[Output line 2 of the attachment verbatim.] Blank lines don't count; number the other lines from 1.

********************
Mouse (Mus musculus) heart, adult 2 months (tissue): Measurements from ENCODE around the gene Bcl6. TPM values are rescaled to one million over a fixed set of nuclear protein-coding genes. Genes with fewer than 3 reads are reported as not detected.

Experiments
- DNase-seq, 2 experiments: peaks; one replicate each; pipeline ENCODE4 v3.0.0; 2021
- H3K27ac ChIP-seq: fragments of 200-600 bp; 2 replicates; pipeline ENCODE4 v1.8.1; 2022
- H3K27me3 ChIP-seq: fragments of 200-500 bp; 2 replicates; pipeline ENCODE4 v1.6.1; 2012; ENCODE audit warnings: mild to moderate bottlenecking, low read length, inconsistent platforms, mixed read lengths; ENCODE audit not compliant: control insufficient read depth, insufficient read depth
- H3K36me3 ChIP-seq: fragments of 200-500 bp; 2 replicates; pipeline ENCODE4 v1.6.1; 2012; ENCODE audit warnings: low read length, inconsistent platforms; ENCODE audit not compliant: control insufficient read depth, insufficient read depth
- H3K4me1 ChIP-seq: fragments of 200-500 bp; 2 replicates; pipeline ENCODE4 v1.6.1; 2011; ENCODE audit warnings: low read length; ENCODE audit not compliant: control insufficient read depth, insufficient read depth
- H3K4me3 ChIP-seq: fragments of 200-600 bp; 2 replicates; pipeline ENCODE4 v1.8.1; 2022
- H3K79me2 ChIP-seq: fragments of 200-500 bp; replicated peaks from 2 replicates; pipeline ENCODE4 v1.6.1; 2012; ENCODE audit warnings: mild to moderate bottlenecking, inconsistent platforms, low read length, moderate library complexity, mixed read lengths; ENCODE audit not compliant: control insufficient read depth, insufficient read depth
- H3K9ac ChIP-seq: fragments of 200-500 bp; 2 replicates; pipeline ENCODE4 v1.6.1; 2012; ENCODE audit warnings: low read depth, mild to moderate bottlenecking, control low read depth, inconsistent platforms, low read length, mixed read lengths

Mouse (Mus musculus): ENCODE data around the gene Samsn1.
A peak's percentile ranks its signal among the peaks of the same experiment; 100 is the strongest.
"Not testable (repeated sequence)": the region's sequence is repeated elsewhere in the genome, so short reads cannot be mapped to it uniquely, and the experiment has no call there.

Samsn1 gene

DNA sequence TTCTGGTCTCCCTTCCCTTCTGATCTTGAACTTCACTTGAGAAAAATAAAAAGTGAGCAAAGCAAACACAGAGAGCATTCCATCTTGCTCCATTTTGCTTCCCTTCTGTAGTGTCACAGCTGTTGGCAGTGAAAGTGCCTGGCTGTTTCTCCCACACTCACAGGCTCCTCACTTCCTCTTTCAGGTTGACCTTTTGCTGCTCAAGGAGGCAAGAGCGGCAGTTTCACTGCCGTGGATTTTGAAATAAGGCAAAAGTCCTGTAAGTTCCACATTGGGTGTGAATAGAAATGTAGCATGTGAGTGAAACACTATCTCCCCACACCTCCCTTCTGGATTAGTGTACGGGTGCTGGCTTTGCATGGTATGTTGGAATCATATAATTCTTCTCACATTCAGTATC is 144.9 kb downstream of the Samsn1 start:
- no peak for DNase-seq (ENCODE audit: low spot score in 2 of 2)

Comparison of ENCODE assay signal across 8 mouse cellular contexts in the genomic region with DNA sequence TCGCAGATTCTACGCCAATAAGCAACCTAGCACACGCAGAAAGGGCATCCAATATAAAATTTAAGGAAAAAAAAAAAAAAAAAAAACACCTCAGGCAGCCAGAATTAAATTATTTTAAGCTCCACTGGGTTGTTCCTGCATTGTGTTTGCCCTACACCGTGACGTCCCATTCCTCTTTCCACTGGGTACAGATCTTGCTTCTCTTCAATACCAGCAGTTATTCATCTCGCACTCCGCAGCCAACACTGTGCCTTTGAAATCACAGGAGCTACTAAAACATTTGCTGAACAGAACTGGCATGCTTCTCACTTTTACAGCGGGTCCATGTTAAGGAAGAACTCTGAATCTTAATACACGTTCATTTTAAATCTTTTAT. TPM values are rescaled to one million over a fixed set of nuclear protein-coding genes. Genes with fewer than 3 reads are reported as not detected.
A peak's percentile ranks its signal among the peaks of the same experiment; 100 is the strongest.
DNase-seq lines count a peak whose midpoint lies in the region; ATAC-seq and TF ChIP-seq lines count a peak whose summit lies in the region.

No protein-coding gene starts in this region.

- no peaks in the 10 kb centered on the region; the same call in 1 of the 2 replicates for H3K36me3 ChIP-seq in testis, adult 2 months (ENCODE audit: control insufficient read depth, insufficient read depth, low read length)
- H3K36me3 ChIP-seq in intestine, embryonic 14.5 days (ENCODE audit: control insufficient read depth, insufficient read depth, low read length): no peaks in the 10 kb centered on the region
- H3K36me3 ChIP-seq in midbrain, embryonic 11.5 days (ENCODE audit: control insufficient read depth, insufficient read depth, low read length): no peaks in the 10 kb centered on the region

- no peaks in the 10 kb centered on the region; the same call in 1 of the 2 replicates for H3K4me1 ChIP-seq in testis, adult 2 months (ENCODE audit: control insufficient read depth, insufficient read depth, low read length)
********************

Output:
Experiments